Sunday March 12, 11:46 AM Indonesia's infrastructure drive hits potholes
The hazards of driving fast on Indonesian roads are escalating: if you don't hit one of the countless potholes, you may find your expressway sinking.
Now analysts warn that unless investment perks up this year, Indonesia's economy may head in the same direction.
Disappearing roads have joined regular power outages, an overburdened phone network and a groaning railway system on Indonesia's list of things-to-fix as Southeast Asia's largest economy fights off a looming infrastructure crisis.
Few roads, bridges, power plants or any other pieces of infrastructure have been built here since the Asian financial crisis struck in 1997, crippling Indonesia and unleashing political turmoil as well.
In 1996 Indonesia outranked Thailand, Taiwan, China and Sri Lanka in terms of infrastructure quality, according to figures in a government report released this month.
Now, the world's fourth largest nation ranks close to bottom in the region for most of the indicators.
It came in 11 out of 12 nations on its electrification rates, with just 53 percent of Indonesia's 220 million people connected to an electricity grid, figures in the report showed.
It crawled in at last place on fixed telephone connections -- at four percent -- and eighth on its road network, with just 1.7 kilometers (miles) of roads per 1,000 people. And about 40 percent of that road network is damaged.
Just 55 percent of people have access to sanitation, while only 14 percent have access to clean water, and national electricity supply is "at worrying levels," it said.
"Outside Java and Bali, several regions are experiencing an electricity crisis because their systems operate with extremely low reserve margins of below 15 percent in average," it added.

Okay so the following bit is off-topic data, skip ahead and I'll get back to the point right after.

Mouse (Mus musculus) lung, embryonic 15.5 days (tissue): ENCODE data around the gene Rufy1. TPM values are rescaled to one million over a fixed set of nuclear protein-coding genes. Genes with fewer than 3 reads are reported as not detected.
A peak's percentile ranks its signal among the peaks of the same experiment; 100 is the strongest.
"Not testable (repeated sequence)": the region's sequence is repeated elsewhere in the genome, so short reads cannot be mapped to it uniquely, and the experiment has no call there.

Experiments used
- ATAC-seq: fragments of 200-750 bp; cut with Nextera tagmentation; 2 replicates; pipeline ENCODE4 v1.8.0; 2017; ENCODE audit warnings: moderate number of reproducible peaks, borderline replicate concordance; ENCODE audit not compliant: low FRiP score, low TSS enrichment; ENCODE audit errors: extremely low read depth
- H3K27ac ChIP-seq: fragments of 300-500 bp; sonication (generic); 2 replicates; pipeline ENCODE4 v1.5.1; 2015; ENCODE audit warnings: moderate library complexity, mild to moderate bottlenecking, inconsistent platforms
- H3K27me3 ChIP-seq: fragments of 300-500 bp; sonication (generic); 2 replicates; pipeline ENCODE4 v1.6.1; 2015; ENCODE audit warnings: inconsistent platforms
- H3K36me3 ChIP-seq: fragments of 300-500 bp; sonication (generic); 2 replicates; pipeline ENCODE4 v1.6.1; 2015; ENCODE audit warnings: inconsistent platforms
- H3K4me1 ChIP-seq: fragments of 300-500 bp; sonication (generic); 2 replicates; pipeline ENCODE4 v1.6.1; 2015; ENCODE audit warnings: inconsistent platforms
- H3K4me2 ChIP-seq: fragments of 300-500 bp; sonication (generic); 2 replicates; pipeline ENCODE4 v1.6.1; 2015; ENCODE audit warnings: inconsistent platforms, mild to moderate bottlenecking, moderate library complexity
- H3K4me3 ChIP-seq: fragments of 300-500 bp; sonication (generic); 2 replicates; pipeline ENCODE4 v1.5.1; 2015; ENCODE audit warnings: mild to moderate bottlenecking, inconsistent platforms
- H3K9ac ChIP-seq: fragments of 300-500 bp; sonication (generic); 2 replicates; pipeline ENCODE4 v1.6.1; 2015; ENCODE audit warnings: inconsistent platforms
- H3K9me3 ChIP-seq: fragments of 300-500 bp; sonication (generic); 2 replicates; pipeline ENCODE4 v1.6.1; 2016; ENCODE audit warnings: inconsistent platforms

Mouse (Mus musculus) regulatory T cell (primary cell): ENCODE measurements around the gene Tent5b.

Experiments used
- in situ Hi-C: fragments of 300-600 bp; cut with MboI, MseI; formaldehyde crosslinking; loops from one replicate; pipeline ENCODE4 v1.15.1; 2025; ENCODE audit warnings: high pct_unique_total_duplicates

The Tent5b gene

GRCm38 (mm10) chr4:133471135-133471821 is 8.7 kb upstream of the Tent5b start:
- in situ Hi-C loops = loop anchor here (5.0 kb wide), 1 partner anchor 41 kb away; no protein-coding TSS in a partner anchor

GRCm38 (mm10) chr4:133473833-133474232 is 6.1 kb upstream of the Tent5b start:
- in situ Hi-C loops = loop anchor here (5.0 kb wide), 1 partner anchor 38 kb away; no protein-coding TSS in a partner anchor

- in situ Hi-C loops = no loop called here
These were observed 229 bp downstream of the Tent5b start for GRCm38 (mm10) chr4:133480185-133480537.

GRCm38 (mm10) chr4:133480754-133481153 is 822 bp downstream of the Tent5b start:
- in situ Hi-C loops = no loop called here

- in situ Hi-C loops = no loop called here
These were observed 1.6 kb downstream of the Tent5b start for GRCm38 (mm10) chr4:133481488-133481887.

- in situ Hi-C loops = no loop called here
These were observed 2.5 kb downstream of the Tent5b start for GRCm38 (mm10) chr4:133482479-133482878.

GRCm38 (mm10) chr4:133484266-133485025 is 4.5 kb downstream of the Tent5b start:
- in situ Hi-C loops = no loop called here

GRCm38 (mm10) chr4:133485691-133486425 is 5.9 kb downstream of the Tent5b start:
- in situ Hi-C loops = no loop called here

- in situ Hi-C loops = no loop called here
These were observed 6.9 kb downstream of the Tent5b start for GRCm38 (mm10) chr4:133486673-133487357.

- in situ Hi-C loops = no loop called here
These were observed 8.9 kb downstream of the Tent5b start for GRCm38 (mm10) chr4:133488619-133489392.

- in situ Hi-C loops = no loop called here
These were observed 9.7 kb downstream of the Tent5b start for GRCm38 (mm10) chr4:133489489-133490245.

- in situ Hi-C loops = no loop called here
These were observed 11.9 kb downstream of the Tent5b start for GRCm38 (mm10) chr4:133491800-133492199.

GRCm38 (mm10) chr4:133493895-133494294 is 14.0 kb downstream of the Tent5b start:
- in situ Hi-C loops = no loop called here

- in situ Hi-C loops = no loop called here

The government admitted last year that Indonesia needed up to 150 billion dollars over a five-year period to build infrastructure to revive the economy as it claws its way out of the 1990s crisis.
"Indonesia's crumbling infrastructure is hurting the economy. The situation is very critical because the government has no money for maintaining what it has, let alone building anew," economist Sri Adiningsih from Gadjah Mada University told AFP.
"For example, the sorry state of roads and traffic in Jakarta and its surrounding area is hampering economic activities and the movement of goods. It is very costly," she said.
Two sections of a toll road linking Jakarta to Bandung in West Java province have dramatically subsided since it was hurriedly completed in April last year to coincide with a summit of the world's non-aligned nations.
The government insists it is trying to turn the corner.
In its report, it says it wants to accelerate infrastructure development by improving investment policy, streamlining administration and improving competitiveness. But it concedes it can fund only about 20 percent of projects from its budget and must rely on investors to foot the rest of the bill.
In January 2005, it held a much-vaunted summit aimed at attracting foreign investors and announced 91 projects worth more than 22.5 billion dollars.
The outlook document said 24 projects worth six billion dollars had been secured but National Development Minister Paskah Suzetta admitted recently that only about 20 percent of the projects on offer attracted foreign investors.
"Investor interest is scant but the projects must go ahead," he said, conceding that it was difficult to attract foreign investors -- a reference to concerns about rampant corruption and legal uncertainty, among other disincentives.
A second infrastructure summit has been postponed twice -- amid claims more time was needed to fine-tune regulations for the tender and implementation of the projects -- and is expected to be held later this year. Some 25 projects worth seven billion dollars are due to be offered.
The government of President Susilo Bambang Yudhoyono, who assumed office in October 2004, is targetting economic growth of 6.6 percent this year after 5.05 percent in 2005.
"Infrastructure is getting worse and this severely affects our competitiveness," economist Faisal Basri from the University of Indonesia told AFP.
"How can the economy grow faster if roads are clogged, ports are congested and electricity is scarce?"